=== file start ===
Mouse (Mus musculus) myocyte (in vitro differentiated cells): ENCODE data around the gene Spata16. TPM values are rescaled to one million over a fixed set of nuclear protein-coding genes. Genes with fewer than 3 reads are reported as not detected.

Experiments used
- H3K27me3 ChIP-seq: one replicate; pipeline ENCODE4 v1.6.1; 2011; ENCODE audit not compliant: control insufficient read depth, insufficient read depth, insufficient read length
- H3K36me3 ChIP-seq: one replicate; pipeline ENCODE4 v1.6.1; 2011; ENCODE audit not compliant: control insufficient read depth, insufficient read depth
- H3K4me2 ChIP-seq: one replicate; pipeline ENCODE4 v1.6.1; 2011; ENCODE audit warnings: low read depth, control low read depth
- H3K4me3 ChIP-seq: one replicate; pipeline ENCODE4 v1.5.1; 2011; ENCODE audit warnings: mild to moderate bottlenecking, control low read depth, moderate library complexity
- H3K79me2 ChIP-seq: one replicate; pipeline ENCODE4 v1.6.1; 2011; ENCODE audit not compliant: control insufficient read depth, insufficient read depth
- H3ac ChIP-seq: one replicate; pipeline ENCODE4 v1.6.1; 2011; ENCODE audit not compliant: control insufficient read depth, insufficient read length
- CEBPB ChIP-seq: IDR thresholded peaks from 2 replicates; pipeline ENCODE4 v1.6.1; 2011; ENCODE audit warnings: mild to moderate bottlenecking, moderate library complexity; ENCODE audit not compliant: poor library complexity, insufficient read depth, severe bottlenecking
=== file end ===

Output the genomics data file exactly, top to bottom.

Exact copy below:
Mouse (Mus musculus) myocyte (in vitro differentiated cells): ENCODE data around the gene Spata16. TPM values are rescaled to one million over a fixed set of nuclear protein-coding genes. Genes with fewer than 3 reads are reported as not detected.

Experiments used
- H3K27me3 ChIP-seq: one replicate; pipeline ENCODE4 v1.6.1; 2011; ENCODE audit not compliant: control insufficient read depth, insufficient read depth, insufficient read length
- H3K36me3 ChIP-seq: one replicate; pipeline ENCODE4 v1.6.1; 2011; ENCODE audit not compliant: control insufficient read depth, insufficient read depth
- H3K4me2 ChIP-seq: one replicate; pipeline ENCODE4 v1.6.1; 2011; ENCODE audit warnings: low read depth, control low read depth
- H3K4me3 ChIP-seq: one replicate; pipeline ENCODE4 v1.5.1; 2011; ENCODE audit warnings: mild to moderate bottlenecking, control low read depth, moderate library complexity
- H3K79me2 ChIP-seq: one replicate; pipeline ENCODE4 v1.6.1; 2011; ENCODE audit not compliant: control insufficient read depth, insufficient read depth
- H3ac ChIP-seq: one replicate; pipeline ENCODE4 v1.6.1; 2011; ENCODE audit not compliant: control insufficient read depth, insufficient read length
- CEBPB ChIP-seq: IDR thresholded peaks from 2 replicates; pipeline ENCODE4 v1.6.1; 2011; ENCODE audit warnings: mild to moderate bottlenecking, moderate library complexity; ENCODE audit not compliant: poor library complexity, insufficient read depth, severe bottlenecking